Peter and the Other Apostles Deepen Their Sinful Self-Reliance (vs. 35)
And then in verse 35, Peter and the other apostles, deep in their sinful self-reliance, they go even deeper here. I would have stopped after the first statement, wouldn't you? Maybe, I don't know. See, I think I was just arrogant there. I probably would have said it five more times, so I don't know. But it's so stunning, it's not enough, this one encounter, he's gonna go even deeper. “I see you're getting real specific with the prophecy here Lord, but you're still wrong. Even if I have to die with you, I will never disown you.” And all the other disciples said the same. This is amazing, arrogance. “Lord, you are so wrong about me.”
Now, here we see the total reliance on self, that's gonna translate into the sin of prayerlessness in a moment in Gethsemane. They're not gonna pray. You know why? Because they don't need to pray, because they've got this one, they're fine, they're underestimating what's coming their way, and they're not ready for it. If they were not so self-reliant, they would pray. The mark of your self-reliance and mine is prayerlessness. That's how you know. How do I know that I'm self-reliant, it is prayerlessness. Whatever you don't pray about, that's what you're relying on yourself to do. I'm convinced of that. So I see big pockets of self-reliance in my life.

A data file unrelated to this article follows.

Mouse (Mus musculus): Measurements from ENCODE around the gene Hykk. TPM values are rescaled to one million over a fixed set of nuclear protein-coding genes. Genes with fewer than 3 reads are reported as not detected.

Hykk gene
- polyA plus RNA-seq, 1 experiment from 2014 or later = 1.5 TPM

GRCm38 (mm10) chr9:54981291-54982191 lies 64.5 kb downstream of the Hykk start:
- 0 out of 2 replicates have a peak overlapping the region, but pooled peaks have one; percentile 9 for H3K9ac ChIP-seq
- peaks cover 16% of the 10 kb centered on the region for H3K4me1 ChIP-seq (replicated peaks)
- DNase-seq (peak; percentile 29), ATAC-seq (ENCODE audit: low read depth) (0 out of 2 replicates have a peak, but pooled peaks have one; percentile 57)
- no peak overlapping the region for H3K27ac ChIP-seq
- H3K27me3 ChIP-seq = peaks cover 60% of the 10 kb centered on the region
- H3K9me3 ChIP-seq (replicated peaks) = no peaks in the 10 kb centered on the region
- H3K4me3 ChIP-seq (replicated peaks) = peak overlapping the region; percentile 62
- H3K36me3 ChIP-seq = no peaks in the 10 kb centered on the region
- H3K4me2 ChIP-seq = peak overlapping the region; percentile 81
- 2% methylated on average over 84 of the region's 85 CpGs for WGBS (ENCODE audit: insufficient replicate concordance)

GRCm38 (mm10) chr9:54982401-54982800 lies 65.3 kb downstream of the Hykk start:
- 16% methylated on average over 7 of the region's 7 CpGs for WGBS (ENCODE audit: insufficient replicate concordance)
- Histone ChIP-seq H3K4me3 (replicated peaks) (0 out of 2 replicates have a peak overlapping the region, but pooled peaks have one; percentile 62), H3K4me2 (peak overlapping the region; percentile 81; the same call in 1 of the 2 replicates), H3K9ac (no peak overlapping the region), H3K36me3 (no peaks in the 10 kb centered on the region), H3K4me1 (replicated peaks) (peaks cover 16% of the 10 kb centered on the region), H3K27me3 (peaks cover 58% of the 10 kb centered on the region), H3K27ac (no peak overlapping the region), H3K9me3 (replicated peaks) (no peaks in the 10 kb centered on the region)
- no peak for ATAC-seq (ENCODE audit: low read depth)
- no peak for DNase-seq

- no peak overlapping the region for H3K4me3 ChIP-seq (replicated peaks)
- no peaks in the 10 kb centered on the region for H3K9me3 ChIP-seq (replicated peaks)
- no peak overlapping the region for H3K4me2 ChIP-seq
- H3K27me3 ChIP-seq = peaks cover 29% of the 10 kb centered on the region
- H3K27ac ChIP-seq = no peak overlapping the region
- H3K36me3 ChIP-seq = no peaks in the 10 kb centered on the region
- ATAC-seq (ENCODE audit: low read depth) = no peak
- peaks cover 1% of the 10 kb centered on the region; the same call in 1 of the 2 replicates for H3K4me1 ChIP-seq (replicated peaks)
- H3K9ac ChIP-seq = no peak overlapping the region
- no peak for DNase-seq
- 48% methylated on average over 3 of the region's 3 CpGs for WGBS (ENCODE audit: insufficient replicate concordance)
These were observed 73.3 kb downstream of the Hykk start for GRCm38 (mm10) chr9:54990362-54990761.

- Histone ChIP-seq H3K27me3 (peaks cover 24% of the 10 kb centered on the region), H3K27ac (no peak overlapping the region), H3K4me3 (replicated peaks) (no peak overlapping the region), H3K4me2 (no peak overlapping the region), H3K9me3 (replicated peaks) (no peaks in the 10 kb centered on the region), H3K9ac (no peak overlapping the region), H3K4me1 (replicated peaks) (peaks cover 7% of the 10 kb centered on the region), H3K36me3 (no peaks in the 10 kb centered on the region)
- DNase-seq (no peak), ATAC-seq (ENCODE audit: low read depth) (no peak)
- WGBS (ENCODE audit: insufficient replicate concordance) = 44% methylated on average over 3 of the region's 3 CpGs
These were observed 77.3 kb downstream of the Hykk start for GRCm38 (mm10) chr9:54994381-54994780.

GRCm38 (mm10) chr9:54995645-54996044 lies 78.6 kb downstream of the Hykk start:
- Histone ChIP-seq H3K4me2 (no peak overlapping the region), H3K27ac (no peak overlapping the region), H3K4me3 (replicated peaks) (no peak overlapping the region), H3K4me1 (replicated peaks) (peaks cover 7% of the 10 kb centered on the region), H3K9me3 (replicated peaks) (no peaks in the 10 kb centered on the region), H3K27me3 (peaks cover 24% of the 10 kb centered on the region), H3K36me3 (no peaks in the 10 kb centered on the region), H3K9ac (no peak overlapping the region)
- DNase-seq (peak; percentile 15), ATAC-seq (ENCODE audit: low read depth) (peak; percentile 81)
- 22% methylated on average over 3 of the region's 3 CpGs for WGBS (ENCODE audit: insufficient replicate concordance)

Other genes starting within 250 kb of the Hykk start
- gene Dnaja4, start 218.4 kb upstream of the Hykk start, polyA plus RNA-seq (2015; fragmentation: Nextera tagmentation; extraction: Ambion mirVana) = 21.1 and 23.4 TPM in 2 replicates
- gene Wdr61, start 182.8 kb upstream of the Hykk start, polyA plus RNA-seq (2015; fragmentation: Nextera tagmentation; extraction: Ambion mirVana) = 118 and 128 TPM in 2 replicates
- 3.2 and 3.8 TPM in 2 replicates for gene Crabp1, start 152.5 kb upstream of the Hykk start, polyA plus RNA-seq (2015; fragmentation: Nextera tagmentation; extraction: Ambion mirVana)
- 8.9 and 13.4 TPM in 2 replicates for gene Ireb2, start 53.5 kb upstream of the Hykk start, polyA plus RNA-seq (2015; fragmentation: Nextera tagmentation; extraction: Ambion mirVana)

The Mention of Death Goes to the Heart of the Matter
Isn't it interesting that Peter also goes to the issue of death, and he says, “Even if I have to die.” I think that's the very thing he was afraid of. That's what made him deny Jesus. He was afraid of torture and death. He was afraid of torture and death. So when the servant girl challenges him at the entrance of the high priest's house, he's gonna shrink back and say, “No, no, I don't know him,” and then it's gonna get worse and worse, and Jesus had called on his disciples, “If anyone would come after me, he must deny himself and take up his cross and follow me. For whoever wants to save his life will lose it, but whoever loses his life for my sake and for the gospel will find it. What good would it be for a man if he gains the whole world and loses his soul?”